Remounting and Recasting: a vision reimagined

In the weeks before the Festival, we’ve been featuring several GCDF dance artists here on the blog. These amazing pieces give us an intimate, behind-the-scenes glimpse into the artistry, process, and experiences these talented dancers and choreographers from across the country are bringing to this year’s Guelph Contemporary Dance Festival We encourage you to not just read their amazing stories, but to ask questions or engage in conversation about dance in our comments section below.  Get ready to Power Up!
Yvonne Ng, artistic director of Toronto’s tiger princess dance projects tells us what influenced her when developing and then remounting Cypress, which presents at our On the Stage, Stage B on Saturday, June 2, at 8pm.
Yvonne: The choreographic foundation of Cypressprobably began in studio about fifteen years ago.  I was choreographing a solo work with Susan Lee and, once I had built the bare bones of it on Susan (and I promise there was no evil twinkle in my eye, no matter what she says), I asked her to re-run the solo but switch the axis from vertical (standing up) to horizontal.  That piece was eventually named Blue Jade and, with the addition of a 12-foot long dress designed and constructed by Catherine Thompson and sound by Ted Onyszczak, we had some success with it, performing it a couple of times in Toronto, Montreal and Vancouver.  
Cypress remounted. Photo by Brianna Lombardo.
That got me thinking about constriction and how it can be used as a tool to progress a choreographic phrase from one state into another.  For some reason I was also reading about the current therapeutic treatment for stroke victims suffering from partial paralysis, and that is to constrain their fully functioning arm so that the brain rewires itself to recover functional use of the paralyzed arm.
So in creating Cypress in 2002, I worked with a few dancers—Susan Lee, Justine Chambers, Alison Cummings and Karen Bennedsen. To further experiment, I used two techniques: flipping the axis and constricting their movements.  What I ended up with (also because of the contribution of these dancers) was a subtle work of choreography that is actually much harder to perform than the audience is ever aware of.  Usually only performers understand that moving fast is easy and moving slowly requires precise muscle control and stamina.  
For the presentation in 2002, I invited Juliet Palmer to compose a score and she developed a haunting duet for clarinet and double bass performed by Peter Pavlovsky and Robert Stevenson.  The worked premiered with Susan Lee, Justine Chamber and Susanne Chui performing the work exquisitely.  Following the premiere, Paula Citron, Dance Critic for the Globe and Mail planted a seed—what would the work be like if it was interpreted by three men instead of three women? 
Cypress remounted. Photo by Brianna Lombardo.
In hindsight, I worked with women because I started with Susan on the earlier piece Blue Jade and grew the cast from there. I never had a particular intention regarding gender or body type. However, with Paula’s suggestion I started to think…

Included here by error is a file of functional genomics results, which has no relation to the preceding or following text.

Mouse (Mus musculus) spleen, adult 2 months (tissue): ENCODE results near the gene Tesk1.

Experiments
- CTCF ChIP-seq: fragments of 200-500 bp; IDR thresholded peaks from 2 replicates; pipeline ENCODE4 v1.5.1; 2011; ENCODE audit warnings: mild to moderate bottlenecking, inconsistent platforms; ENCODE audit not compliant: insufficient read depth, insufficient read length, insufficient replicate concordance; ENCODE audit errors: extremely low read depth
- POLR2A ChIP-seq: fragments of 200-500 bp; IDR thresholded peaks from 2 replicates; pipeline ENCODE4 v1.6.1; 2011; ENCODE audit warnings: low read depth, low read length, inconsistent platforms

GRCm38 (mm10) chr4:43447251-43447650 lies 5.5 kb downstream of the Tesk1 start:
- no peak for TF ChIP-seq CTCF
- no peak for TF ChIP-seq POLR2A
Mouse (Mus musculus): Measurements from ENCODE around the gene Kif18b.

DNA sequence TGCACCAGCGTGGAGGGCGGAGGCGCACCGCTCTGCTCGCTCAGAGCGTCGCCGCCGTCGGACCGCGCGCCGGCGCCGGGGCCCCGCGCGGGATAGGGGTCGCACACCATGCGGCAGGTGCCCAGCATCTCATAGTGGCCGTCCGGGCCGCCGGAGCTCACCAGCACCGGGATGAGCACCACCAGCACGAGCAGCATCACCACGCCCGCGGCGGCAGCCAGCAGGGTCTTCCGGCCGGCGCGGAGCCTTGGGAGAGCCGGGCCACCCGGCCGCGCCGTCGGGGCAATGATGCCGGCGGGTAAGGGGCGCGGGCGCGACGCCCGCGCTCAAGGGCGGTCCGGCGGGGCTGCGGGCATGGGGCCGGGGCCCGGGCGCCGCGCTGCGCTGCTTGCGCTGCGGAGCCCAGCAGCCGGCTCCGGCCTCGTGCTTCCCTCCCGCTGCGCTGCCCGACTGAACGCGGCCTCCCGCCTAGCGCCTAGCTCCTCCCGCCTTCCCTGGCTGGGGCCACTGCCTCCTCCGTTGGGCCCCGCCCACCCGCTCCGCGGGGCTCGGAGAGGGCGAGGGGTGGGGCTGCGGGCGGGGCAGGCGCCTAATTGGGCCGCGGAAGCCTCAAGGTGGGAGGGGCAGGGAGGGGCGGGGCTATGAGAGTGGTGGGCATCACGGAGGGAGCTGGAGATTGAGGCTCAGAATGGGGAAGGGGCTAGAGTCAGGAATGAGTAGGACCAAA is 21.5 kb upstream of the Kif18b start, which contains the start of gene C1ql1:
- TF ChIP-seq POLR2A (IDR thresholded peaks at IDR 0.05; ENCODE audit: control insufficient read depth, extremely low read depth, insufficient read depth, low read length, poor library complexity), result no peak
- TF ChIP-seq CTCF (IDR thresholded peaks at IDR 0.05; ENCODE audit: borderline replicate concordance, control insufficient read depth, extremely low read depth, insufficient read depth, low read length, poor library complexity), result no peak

I had always wanted to take up Paula’s idea of recasting the work, but raising money for a remount for anything other than a super-successful piece is really really difficult.  Then one presenter showed interested in it in Montreal, even though it’s an “old” work, and from there I received other invitations in Guelph and Toronto, and with those we were up and running.
The process of re-setting the choreography on these three remarkable men—Louis Laberge-Côté, Brendan Wyatt and Hiroshi Miyamoto—was a truly fantastic journey for which I am grateful. Not just through the memory lane experience, but also through being able to revisit ideas and vocabulary after so many years. It has been all at once fun, strange, embarrassing, enlightening and fulfilling.  
Cypress remounted. Photo by Brianna Lombardo.
The work has changed, of course, due to the differences in the physicality of the men versus the women. The fact that they are men influences their interpretation of the movement vocabulary and concepts.  Thank you, Paula. 
One of the decisions that I had to make was for the costumes.  In the end, for the men, I went with simple pants and shirts in neutral tones to reinforce the initial premise of the work: the longevity of friendship. 
Yvonne Ng founded tiger princess dance projects (tpdp) in 1995. tpdp creates and preserves dance works with a unique Canadian perspective reflecting Yvonne’s personal and artistic vision, which involves experimentation and collaboration with a spectrum of artistic disciplines. Since 1995, tpdp has commissioned, produced and presented thirty-three works. These works have been shown across Canada, in Ireland, Germany, Australia and Singapore, receiving critical and commercial acclaim. Four of the works have garnered eight Dora Mavor Moore Award nominations for performance and choreography.
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